Is there something like a Himalayan City?
Cities are the storehouse of culture, history, and institutions. Today, they represent places where people derive their socio-cultural identities; they also provide opportunities for everyone. An outright rejection or ignorance of the vernacular, colonial, and modern history of our cities is bound to lead to development but with unsuitable results.
This research looks at key characteristics of the overall urban form and public places of cities in Nepal. It presents information on the morphological uniqueness of Himalayan cities. These cities have always been the melting pot of many cultures, ideologies, and practices. They have also evolved some of the most architecturally sophisticated built environment. This environment is not only suitable to the area’s climate and socio-cultural demands; it is also the most environmentally sustainable. We need to systematically deconstruct the vernacular traditions of city building from the perspective of urban design and architecture. Such a study gives us a broader perspective on the issue of Himalayan built-form tradition, cutting across national boundaries.
The cities studied represent two different scales: settlement pattern and public places. The response of settlement patterns to climate and topography is something that could be of immense interest in understanding cities. The four main cities used in this case study are Kathmandu, Bhaktapur, Mustang, and Manang. The first two are settlements situated in the Newar valley. They are very refined examples, from the point of view of understanding the role of social structure and religious practice on urban form. Mustang and Manang are relatively smaller but well formed settlements, situated in mid-western Nepal. They are important for understanding the role of political economy (ancient trade) and climate on urban form.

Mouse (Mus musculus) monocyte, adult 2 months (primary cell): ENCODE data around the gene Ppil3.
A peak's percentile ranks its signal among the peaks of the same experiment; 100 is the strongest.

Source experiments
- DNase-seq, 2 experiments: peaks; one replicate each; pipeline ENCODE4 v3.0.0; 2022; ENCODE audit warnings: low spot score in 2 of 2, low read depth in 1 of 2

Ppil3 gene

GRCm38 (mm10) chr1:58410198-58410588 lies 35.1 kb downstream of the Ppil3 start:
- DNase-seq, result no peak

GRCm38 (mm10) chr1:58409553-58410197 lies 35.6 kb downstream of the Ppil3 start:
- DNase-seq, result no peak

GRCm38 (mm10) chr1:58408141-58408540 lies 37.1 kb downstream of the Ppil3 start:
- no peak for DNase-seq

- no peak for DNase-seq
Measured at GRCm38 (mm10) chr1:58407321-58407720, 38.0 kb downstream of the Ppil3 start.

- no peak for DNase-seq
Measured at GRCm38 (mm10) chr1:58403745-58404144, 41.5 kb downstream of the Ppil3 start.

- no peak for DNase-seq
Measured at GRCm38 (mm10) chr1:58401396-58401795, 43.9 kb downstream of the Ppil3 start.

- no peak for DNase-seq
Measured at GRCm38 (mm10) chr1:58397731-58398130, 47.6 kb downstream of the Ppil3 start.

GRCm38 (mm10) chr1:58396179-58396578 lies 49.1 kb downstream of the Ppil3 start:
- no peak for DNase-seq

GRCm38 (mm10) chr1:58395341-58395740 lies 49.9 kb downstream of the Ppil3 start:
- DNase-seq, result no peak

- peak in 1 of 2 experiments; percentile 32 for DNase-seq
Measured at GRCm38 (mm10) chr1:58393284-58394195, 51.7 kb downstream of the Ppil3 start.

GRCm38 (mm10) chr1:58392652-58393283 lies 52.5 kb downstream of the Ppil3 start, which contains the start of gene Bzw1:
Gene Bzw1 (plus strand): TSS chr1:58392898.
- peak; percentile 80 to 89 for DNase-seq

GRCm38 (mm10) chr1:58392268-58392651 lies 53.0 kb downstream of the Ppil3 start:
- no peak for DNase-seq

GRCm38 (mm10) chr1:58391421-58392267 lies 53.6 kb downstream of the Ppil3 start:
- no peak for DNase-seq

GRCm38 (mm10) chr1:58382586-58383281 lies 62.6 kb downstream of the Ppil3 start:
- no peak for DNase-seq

A study of Urban Form and Public Places in Nepal
Pratyush Shankar, 2014
"...first clue that helps explain the form of the residential cluster seems to come from the monastery itself. One can safely assume that existence of monastery as an institution in some form or other predates the origin of much of Patan town. The architecture of the monastery offers interesting possibilities from the point of view of replicability and diffusion of ideas about space..."
-The house as a window to the city, A study of Urban Form and Public Places in Nepal
"...The study allows us to understand the evolution of urban form in the Himalayas by correlating its nature with the cultural geography of the place. It became clear through various analyses that natural surface flow of water becomes the basis for locating and organizing city structure. The water flow becomes a basis for reading topography by the community..."